Kersh recognized for musculoskeletal engineering work
MechSE assistant professor Mariana Kersh was one of eight identified as a spotlight “young investigator” by the Journal of Biomechanical Engineering for her work in pioneering future study within biomechanics.
The journal released the issue to put a spotlight on the future of musculoskeletal engineering “by highlighting young investigators working on these critical frontiers, we describe research of emerging leaders and laboratories working in musculoskeletal biomechanics.”
The article covers work in several categories: advances in assessment of tissue function in vivo; integrating physiological processes and systems within context of mechanical function; sophisticated assessments of tissue structure and function, and emerging uses of rodent models to study musculoskeletal biomechanics.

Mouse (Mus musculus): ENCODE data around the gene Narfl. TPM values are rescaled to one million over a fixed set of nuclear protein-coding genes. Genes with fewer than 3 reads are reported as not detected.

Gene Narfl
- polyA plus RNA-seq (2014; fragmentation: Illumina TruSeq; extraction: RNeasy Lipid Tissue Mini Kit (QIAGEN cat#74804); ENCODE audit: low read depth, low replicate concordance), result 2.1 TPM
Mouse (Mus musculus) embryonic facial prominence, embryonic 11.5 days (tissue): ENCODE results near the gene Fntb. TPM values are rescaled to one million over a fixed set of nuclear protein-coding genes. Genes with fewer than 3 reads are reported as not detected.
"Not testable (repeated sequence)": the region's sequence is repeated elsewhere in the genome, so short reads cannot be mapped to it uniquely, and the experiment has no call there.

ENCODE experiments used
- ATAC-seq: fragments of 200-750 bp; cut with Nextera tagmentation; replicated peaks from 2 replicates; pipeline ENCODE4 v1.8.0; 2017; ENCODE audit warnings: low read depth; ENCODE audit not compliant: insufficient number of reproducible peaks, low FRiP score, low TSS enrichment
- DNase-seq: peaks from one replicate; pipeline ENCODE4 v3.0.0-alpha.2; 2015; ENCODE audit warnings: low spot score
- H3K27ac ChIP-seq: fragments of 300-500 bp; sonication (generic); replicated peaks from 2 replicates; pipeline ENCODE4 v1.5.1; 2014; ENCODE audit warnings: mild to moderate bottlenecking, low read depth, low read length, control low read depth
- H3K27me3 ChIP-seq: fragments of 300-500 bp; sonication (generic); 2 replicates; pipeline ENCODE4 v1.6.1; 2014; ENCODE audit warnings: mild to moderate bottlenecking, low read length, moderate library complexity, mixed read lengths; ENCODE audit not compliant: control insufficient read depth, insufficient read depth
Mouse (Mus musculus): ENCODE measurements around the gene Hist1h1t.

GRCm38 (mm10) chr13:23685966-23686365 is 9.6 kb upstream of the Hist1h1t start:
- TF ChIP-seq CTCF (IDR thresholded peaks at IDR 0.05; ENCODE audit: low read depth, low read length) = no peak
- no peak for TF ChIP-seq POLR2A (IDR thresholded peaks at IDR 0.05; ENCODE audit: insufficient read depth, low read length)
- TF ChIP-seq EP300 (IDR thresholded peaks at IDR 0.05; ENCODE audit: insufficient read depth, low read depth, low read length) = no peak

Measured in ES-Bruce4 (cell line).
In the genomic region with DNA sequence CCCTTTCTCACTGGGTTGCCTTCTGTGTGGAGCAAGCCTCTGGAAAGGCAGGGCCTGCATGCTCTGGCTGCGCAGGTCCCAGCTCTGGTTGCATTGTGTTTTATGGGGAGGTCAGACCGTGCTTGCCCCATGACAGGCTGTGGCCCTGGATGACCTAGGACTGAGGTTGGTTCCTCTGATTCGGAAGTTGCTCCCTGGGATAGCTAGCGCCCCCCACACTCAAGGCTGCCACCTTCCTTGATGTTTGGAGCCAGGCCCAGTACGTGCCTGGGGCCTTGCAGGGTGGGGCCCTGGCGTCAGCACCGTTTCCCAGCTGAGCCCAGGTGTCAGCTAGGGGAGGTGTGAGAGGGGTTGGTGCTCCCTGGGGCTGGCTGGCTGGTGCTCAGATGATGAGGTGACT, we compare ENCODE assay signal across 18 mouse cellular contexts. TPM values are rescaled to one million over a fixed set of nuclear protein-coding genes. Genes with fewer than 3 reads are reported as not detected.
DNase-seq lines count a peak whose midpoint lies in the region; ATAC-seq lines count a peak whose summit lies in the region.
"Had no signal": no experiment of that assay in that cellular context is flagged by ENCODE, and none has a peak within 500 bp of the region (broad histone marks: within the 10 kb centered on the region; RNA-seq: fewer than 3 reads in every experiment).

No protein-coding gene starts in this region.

Kersh’s research surrounds the mechanics of interworking shoulder components in the context of a rotator cuff tear (RCT). An RCT occurs when one or more of the rotator cuff tendons is torn. They are extremely common, accounting for 4.5 million physician visits a year, though there is minimal understanding of the injury and the treatment that follows.
Her work was placed into the subsection—integrating physiological processes and systems within the context of mechanical function—because it assesses a musculoskeletal system within the context of its physiological system. The research focuses on how the timing of rotator cuff tears affects the injury and how that injury impacts other components of the shoulder.
Kersh and her research group hope that by developing a deeper understanding of the mechanical effects of rotator cuff tears, they can optimize the treatment method of RCTs.